Intel in talks with India
Intel Corp said it is in talks with the Indian government on setting up a factory in India. Intel is helping the Indian government prepare an overall policy framework for setting up chip plants in the country, Paul Otellini, chief executive officer of Santa Clara, California-based Intel, said in Bangalore. "India today has chip design units and I will argue forever that the design part of our work, the knowledge-intensive activities that we do in Bangalore, for example, are of much more value short term to India than the factory," Otellini said. "Having said that, we continue to be in discussion with the government on assembly-test factories." India will "shortly" unveil a policy promoting semiconductor investment in India, and will consider funding such projects through equity participation, Finance Minister P. Chidambaram said on Feb. 28.
Microsoft unveils FlexGo
Microsoft unveiled a new pay-as-you-go technology on Monday designed to make personal computers more affordable to emerging-market customers. The program, known as FlexGo, is set for trials to begin this week in Brazil, to be followed by tests in India, China, Russia, Slovenia, Vietnam and Mexico, according to Microsoft officials. Eventually, it might even be offered to customers in the US. The scheme allows users to make a down payment on a mid-level PC, then pay for time they use on their computers with pre-paid cards similar to those sold by cell phone companies. Users will also be able to buy time via their local Internet service providers.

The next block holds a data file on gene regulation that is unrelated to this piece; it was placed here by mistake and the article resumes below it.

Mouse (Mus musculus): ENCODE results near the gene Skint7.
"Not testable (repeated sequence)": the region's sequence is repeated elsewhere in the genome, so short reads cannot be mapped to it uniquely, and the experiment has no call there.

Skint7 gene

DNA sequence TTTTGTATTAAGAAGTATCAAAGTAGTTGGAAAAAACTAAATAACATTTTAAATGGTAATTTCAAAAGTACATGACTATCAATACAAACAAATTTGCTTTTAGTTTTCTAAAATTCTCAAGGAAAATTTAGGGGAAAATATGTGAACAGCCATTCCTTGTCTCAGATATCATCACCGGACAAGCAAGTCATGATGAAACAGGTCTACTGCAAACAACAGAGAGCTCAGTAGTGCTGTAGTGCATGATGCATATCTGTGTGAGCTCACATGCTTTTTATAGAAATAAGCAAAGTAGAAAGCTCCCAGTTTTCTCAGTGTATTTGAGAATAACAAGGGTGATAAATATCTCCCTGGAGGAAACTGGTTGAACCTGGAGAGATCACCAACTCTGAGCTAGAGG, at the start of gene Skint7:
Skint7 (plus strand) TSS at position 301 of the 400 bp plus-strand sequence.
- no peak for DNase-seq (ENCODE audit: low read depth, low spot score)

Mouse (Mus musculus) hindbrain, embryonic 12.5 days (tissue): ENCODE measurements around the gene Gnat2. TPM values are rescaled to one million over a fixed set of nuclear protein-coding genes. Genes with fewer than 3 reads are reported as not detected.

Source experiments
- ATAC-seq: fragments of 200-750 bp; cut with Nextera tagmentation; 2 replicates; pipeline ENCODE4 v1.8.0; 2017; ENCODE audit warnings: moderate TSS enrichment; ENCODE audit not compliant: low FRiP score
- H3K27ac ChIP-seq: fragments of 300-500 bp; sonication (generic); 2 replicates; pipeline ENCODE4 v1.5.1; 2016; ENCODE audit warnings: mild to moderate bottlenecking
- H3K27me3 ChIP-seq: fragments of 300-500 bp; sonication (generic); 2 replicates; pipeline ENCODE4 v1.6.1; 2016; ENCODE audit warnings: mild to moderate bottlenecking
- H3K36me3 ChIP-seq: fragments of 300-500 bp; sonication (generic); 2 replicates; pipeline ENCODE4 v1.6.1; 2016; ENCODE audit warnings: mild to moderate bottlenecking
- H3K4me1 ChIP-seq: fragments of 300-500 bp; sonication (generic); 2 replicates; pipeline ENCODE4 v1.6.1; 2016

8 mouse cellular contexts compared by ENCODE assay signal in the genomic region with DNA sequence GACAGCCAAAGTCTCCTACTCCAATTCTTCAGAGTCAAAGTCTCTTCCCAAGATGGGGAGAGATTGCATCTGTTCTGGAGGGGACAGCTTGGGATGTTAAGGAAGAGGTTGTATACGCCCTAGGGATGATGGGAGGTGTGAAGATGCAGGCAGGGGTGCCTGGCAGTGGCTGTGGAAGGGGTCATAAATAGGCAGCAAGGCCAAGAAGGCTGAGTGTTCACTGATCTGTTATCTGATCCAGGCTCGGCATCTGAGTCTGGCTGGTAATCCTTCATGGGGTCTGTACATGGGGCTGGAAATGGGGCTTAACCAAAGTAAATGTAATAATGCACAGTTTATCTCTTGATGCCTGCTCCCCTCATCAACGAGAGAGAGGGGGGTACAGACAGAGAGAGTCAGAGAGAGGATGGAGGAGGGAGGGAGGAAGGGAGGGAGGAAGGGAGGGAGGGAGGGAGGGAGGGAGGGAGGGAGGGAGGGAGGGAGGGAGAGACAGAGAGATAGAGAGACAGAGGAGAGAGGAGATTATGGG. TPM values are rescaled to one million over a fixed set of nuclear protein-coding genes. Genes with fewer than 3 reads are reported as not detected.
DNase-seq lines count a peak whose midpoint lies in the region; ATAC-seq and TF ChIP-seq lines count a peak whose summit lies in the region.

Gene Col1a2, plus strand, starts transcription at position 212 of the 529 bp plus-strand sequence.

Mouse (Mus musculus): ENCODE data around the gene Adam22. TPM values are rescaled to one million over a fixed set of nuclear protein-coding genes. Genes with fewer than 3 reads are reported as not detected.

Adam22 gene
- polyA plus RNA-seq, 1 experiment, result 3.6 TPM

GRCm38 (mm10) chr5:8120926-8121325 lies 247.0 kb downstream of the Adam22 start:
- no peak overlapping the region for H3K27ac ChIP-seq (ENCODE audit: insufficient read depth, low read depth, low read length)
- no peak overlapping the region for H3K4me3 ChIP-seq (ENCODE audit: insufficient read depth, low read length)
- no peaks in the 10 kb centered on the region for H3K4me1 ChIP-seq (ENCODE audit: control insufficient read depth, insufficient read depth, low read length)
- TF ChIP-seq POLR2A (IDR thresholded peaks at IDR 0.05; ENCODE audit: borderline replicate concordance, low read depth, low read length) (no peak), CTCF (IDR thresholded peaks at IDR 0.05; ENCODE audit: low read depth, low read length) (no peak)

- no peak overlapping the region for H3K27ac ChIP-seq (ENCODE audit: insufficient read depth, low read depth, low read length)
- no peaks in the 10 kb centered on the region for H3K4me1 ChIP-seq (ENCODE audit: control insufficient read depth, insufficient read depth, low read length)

Microsoft continuing appeal
Microsoft Corp said yesterday it has no plans to give up a legal challenge in South Korean court, one day after regulators rejected its appeal of an antitrust ruling against the company. The Korea Fair Trade Commission on Monday turned down Microsoft's appeal of the decision, which included a fine of 32.5 billion won (US$34 million). The US software maker has also appealed to the Seoul High Court. In February, the commission issued a final ruling that Microsoft abused its dominant market position in South Korea by tying certain software to its Windows operating system. The preliminary ruling came in December. Under the ruling, Microsoft is required to provide a version of Windows stripped of Windows Media Player and Windows Messenger.
OECD raises growth forecast
Industrialized economies are growing at 3.1 percent this year, the Organization for Economic Cooperation and Development (OECD) said yesterday, warning that the US may have to raise interest rates further but that the European Central Bank should wait. But the OECD repeatedly stressed dangers from global imbalances, principally US trade and current deficits, and quoted estimates that for the trade account to balance the US dollar might have to fall by a third to a half. Raising its global growth forecast for the year by 0.2 percentage points from an estimate six months ago, the OECD said that the US, eurozone and Japanese economies might "grow slightly above trend" in the next few months. And it forecast in its annual outlook for the global economy that the 30 OECD countries were set for growth of 2.9 percent next year, the same figure it signaled in November.